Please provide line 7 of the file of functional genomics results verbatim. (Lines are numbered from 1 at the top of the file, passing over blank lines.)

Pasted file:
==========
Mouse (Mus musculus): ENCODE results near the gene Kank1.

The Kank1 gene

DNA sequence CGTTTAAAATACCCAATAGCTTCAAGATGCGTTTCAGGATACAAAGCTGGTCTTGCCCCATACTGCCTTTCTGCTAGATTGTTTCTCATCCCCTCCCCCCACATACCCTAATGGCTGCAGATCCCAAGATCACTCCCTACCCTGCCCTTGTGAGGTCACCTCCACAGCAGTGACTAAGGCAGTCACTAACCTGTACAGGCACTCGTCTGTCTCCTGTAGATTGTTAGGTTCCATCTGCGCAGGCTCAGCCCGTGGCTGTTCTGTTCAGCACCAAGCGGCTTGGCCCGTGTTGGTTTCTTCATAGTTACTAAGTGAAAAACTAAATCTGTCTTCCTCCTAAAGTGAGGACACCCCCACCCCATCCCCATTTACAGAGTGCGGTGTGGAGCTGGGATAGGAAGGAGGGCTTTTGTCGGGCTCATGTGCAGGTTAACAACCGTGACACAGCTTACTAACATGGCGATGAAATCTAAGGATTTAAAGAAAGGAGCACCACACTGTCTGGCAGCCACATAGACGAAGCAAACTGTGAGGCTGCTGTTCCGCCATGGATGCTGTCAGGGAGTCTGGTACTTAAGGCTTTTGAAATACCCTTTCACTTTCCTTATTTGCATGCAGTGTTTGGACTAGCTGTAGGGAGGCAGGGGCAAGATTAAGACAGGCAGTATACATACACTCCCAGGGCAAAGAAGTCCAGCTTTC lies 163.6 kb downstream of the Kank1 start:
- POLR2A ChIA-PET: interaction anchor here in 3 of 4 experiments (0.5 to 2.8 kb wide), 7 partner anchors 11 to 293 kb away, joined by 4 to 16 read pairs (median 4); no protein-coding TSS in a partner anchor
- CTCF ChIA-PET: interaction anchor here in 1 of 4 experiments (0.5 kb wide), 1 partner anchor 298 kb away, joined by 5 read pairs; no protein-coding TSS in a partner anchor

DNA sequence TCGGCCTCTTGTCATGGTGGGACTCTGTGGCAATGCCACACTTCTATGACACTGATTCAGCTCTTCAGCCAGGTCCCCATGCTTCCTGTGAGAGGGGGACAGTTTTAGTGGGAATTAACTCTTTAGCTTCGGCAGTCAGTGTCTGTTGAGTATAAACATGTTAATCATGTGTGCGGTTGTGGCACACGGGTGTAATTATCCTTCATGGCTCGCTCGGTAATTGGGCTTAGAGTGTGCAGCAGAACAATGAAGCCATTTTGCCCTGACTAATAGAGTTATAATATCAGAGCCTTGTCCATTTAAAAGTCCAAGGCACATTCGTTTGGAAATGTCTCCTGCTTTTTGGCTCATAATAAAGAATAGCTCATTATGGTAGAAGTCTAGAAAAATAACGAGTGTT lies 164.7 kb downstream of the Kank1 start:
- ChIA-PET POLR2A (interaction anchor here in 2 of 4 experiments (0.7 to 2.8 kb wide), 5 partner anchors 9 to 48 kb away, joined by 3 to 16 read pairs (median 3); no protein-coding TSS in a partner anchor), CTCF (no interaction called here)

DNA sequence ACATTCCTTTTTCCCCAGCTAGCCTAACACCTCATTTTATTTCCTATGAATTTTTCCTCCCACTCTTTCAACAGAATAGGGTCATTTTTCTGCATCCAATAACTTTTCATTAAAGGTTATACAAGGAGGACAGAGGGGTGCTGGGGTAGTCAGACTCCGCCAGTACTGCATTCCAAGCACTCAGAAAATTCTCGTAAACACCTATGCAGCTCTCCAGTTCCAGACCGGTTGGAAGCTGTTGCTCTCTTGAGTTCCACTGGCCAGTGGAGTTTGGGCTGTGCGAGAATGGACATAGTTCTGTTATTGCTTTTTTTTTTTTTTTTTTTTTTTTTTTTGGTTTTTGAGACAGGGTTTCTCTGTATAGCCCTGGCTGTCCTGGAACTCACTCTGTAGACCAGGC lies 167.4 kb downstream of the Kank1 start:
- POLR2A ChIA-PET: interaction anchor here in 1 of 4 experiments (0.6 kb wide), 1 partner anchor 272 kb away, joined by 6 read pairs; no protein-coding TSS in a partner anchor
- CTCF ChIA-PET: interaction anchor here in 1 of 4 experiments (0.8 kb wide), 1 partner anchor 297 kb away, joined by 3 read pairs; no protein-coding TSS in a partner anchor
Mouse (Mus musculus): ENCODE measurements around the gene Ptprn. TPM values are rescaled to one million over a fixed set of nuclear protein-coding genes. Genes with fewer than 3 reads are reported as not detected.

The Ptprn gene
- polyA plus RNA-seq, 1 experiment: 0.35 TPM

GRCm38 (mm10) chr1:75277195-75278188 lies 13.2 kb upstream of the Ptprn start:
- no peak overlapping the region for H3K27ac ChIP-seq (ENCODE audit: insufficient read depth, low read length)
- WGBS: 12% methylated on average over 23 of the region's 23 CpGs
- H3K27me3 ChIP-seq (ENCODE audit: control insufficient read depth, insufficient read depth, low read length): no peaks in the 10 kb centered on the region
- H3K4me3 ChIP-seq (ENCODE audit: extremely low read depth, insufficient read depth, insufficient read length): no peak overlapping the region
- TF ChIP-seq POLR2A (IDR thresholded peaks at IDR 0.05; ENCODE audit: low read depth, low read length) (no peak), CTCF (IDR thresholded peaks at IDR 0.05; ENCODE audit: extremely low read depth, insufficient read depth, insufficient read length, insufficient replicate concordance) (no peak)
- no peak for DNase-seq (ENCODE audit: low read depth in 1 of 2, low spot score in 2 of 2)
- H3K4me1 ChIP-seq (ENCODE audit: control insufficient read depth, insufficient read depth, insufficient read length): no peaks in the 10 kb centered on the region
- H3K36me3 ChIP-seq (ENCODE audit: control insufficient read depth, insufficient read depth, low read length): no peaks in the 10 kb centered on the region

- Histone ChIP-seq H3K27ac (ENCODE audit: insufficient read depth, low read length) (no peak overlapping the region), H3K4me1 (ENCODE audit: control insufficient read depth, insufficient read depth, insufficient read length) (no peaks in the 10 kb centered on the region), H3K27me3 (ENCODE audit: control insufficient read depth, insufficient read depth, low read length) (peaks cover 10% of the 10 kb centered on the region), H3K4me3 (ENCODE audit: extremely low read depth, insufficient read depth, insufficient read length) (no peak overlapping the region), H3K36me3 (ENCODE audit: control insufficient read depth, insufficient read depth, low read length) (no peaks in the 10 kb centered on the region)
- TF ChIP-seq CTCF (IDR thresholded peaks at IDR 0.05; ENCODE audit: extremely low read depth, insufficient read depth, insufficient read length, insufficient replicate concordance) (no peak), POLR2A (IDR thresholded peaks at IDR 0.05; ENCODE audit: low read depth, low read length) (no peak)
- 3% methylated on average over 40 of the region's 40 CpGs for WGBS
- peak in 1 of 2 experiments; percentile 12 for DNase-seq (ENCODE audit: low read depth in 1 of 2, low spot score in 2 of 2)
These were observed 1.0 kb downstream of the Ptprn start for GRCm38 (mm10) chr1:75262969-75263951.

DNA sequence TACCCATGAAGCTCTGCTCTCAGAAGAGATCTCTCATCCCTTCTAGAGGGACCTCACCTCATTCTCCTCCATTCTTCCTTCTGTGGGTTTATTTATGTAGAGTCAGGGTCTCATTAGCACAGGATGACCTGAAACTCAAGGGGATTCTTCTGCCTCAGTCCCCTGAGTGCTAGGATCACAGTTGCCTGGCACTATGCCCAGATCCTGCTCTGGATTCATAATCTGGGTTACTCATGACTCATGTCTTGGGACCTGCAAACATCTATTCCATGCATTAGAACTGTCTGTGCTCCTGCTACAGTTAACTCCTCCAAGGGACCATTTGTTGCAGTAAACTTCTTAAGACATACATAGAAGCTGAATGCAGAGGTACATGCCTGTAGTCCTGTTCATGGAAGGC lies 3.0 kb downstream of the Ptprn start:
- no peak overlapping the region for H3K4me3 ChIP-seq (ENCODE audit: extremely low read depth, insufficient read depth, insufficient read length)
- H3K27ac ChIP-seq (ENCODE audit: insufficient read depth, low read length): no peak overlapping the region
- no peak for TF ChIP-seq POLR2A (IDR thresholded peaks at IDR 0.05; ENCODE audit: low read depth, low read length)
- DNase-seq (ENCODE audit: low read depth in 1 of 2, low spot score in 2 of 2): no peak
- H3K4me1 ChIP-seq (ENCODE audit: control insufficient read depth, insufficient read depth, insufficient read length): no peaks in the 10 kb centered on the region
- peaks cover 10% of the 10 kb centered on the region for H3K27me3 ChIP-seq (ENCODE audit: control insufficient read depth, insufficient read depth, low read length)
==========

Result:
- ChIA-PET POLR2A (interaction anchor here in 2 of 4 experiments (0.7 to 2.8 kb wide), 5 partner anchors 9 to 48 kb away, joined by 3 to 16 read pairs (median 3); no protein-coding TSS in a partner anchor), CTCF (no interaction called here)